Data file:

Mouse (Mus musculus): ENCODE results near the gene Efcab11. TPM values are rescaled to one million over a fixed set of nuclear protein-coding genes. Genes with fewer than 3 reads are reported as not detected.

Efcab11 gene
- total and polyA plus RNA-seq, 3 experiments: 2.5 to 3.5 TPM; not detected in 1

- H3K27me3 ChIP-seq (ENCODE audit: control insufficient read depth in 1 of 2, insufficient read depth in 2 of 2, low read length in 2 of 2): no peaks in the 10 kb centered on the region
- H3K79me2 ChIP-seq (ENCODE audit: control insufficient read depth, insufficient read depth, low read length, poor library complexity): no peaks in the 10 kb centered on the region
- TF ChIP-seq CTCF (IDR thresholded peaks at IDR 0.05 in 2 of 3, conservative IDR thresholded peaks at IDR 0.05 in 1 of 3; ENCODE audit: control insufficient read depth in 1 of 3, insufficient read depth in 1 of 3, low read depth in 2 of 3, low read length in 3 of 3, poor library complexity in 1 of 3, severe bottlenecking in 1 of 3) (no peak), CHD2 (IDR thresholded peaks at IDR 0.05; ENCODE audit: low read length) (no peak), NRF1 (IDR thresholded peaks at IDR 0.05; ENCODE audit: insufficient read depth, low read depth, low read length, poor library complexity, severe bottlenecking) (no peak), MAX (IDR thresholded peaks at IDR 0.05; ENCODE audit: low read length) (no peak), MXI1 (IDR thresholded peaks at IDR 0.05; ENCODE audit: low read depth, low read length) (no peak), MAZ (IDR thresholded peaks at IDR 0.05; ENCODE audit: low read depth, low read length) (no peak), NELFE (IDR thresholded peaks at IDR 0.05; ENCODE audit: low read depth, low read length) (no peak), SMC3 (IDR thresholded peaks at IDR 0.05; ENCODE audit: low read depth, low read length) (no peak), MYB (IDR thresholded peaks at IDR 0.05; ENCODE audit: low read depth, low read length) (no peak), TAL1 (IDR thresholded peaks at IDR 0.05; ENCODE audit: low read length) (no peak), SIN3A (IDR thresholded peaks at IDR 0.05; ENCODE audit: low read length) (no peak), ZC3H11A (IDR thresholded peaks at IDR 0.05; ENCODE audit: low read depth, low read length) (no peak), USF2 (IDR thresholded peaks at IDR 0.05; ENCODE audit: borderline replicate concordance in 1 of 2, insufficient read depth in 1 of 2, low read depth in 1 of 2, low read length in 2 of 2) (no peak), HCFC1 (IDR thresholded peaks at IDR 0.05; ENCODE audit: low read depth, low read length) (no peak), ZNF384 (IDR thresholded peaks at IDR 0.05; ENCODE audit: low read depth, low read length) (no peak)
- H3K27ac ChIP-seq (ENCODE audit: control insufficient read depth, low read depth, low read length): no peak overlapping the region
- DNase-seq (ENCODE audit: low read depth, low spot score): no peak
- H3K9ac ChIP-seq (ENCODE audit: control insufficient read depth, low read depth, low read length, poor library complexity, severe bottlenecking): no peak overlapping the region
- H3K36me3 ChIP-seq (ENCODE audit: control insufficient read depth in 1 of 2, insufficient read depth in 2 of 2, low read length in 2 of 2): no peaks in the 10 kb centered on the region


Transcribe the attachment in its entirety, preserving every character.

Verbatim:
Mouse (Mus musculus): ENCODE results near the gene Efcab11. TPM values are rescaled to one million over a fixed set of nuclear protein-coding genes. Genes with fewer than 3 reads are reported as not detected.

Efcab11 gene
- total and polyA plus RNA-seq, 3 experiments: 2.5 to 3.5 TPM; not detected in 1

- H3K27me3 ChIP-seq (ENCODE audit: control insufficient read depth in 1 of 2, insufficient read depth in 2 of 2, low read length in 2 of 2): no peaks in the 10 kb centered on the region
- H3K79me2 ChIP-seq (ENCODE audit: control insufficient read depth, insufficient read depth, low read length, poor library complexity): no peaks in the 10 kb centered on the region
- TF ChIP-seq CTCF (IDR thresholded peaks at IDR 0.05 in 2 of 3, conservative IDR thresholded peaks at IDR 0.05 in 1 of 3; ENCODE audit: control insufficient read depth in 1 of 3, insufficient read depth in 1 of 3, low read depth in 2 of 3, low read length in 3 of 3, poor library complexity in 1 of 3, severe bottlenecking in 1 of 3) (no peak), CHD2 (IDR thresholded peaks at IDR 0.05; ENCODE audit: low read length) (no peak), NRF1 (IDR thresholded peaks at IDR 0.05; ENCODE audit: insufficient read depth, low read depth, low read length, poor library complexity, severe bottlenecking) (no peak), MAX (IDR thresholded peaks at IDR 0.05; ENCODE audit: low read length) (no peak), MXI1 (IDR thresholded peaks at IDR 0.05; ENCODE audit: low read depth, low read length) (no peak), MAZ (IDR thresholded peaks at IDR 0.05; ENCODE audit: low read depth, low read length) (no peak), NELFE (IDR thresholded peaks at IDR 0.05; ENCODE audit: low read depth, low read length) (no peak), SMC3 (IDR thresholded peaks at IDR 0.05; ENCODE audit: low read depth, low read length) (no peak), MYB (IDR thresholded peaks at IDR 0.05; ENCODE audit: low read depth, low read length) (no peak), TAL1 (IDR thresholded peaks at IDR 0.05; ENCODE audit: low read length) (no peak), SIN3A (IDR thresholded peaks at IDR 0.05; ENCODE audit: low read length) (no peak), ZC3H11A (IDR thresholded peaks at IDR 0.05; ENCODE audit: low read depth, low read length) (no peak), USF2 (IDR thresholded peaks at IDR 0.05; ENCODE audit: borderline replicate concordance in 1 of 2, insufficient read depth in 1 of 2, low read depth in 1 of 2, low read length in 2 of 2) (no peak), HCFC1 (IDR thresholded peaks at IDR 0.05; ENCODE audit: low read depth, low read length) (no peak), ZNF384 (IDR thresholded peaks at IDR 0.05; ENCODE audit: low read depth, low read length) (no peak)
- H3K27ac ChIP-seq (ENCODE audit: control insufficient read depth, low read depth, low read length): no peak overlapping the region
- DNase-seq (ENCODE audit: low read depth, low spot score): no peak
- H3K9ac ChIP-seq (ENCODE audit: control insufficient read depth, low read depth, low read length, poor library complexity, severe bottlenecking): no peak overlapping the region
- H3K36me3 ChIP-seq (ENCODE audit: control insufficient read depth in 1 of 2, insufficient read depth in 2 of 2, low read length in 2 of 2): no peaks in the 10 kb centered on the region